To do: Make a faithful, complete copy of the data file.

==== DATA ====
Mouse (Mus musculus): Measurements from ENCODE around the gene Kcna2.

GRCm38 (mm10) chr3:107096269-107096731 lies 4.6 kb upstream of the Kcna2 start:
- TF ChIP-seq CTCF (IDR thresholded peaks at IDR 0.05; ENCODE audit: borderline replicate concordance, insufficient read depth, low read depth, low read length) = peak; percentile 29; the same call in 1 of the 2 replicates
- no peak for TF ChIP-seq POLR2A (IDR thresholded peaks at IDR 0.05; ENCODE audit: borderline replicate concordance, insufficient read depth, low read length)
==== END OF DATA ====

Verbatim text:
Mouse (Mus musculus): Measurements from ENCODE around the gene Kcna2.

GRCm38 (mm10) chr3:107096269-107096731 lies 4.6 kb upstream of the Kcna2 start:
- TF ChIP-seq CTCF (IDR thresholded peaks at IDR 0.05; ENCODE audit: borderline replicate concordance, insufficient read depth, low read depth, low read length) = peak; percentile 29; the same call in 1 of the 2 replicates
- no peak for TF ChIP-seq POLR2A (IDR thresholded peaks at IDR 0.05; ENCODE audit: borderline replicate concordance, insufficient read depth, low read length)